Inger Lise Hansen, a young deputy leader of Norway’s unpopular Christian Democrats (KrF), has been at the center of a political storm since urging liberal reforms of the party that once even objected to color TV. On Monday Hansen won the public support of a former prime minister from the party, Kjell Magne Bondevik, and for that she’s grateful.
Bondevik, who now heads a peace institute in Oslo, told newspaper Aftenposten on Monday that the Christian Democrats (Kristelig Folkeparti, KrF) “must not shove (Hansen) out of the party, that would be wrong.”
Instead, Bondevik urged party faithful “to take good care” of a talented young politician like Hansen, who shook up the party’s most conservative factions when she suggested reforms aimed at reviving voter support. KrF, once an influential political party, won only 5.5 percent of the vote in last fall’s election, and has slipped even further since.
Hansen’s proposed reforms include tolerance for gay marriage, membership in the European Union, reconsideration of the party’s unwavering support for Israel and its insistence that party leaders declare themselves Christian. Her reforms have been warmly welcomed in some quarters. One professor and political expert noted the irony, for example, that KrF’s insistence on the Christian declaration means the Norwegian party that’s Israel’s biggest backer excludes people of the Jewish faith. “That’s crazy,” Professor Frank Aarebrot told newspaper Dagens Næringsliv.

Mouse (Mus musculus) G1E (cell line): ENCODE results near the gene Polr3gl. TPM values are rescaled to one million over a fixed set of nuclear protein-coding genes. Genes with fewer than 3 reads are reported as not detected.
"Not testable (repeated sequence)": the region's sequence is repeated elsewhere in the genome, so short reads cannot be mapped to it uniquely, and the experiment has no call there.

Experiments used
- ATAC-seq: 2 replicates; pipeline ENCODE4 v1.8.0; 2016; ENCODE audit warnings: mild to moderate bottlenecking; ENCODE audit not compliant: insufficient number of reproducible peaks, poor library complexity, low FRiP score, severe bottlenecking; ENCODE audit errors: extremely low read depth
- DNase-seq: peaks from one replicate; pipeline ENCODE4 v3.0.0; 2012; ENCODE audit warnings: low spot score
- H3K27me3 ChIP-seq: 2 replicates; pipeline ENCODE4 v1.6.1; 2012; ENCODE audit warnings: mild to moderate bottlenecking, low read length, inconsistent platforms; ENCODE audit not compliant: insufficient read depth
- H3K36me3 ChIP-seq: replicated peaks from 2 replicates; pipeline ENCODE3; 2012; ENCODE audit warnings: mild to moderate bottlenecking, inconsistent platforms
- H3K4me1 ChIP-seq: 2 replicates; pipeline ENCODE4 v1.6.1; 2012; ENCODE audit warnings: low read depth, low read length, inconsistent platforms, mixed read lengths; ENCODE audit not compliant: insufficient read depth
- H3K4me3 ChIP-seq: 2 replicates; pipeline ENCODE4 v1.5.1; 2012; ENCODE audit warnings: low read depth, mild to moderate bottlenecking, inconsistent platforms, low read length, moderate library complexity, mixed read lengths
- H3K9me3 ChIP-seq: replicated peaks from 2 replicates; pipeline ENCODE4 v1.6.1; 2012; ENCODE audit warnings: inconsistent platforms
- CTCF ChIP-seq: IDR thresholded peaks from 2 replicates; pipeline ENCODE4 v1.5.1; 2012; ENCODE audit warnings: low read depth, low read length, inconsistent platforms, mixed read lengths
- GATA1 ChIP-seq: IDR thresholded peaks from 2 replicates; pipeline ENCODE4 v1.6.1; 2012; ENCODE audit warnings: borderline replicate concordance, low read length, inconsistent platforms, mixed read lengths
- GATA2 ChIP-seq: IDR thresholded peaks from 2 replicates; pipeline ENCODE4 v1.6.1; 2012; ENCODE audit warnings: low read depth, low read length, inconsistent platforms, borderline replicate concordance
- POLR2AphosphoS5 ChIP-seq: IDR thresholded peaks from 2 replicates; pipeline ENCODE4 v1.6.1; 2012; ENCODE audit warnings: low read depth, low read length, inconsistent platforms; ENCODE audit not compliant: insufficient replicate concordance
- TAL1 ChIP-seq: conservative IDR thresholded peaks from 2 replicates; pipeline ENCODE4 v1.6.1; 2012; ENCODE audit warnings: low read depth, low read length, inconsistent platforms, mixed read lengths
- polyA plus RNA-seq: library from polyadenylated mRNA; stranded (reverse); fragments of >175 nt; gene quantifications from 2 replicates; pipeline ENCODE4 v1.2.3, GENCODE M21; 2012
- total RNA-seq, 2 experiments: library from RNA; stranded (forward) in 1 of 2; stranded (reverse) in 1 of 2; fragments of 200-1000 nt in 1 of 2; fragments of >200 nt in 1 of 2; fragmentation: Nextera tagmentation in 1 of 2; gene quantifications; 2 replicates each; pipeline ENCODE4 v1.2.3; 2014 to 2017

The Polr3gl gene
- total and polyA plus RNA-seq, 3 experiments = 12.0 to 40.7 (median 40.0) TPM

But the party’s Christian fundamentalists maintain that Hansen is assaulting the party’s very foundation. Some have said she should leave the party, while others question her own Christianity.
“That’s serious and I think we need an end to that,” Bondevik told Aftenposten. “I know her well, and can ensure that there’s no need for such thoughts.”
Bondevik stayed mum when the political controversy broke out around Hansen. He has steadfastly stayed out of internal party politics since retiring several years ago, leaving issues and decisions up to current party leaders. He hasn’t wanted to take on the role of a “party elder” keen to retain influence.
But now he says he’s making an exception. He wanted to wait until current KrF leader Dagfinn Høybråten returned from a trip to the US and had a chance to comment on the controversy. Høybråten did so on Friday, saying that while he disagreed with Hansen’s proposed reforms, he welcome a debate over them when the time was ripe to reconsider the party’s platform. He even indicated he was proud of Hansen.
“I think Dagfinn tackled the situation well … and refrained from the pressure to slap Hansen’s hand,” Bondevik told Aftenposten.
“It’s incredibly important that there’s room for debate within a political party,” Bondevik stressed. “KrF must have the ambition of becoming larger. And then we must tolerate various standpoints, and that goes both ways.”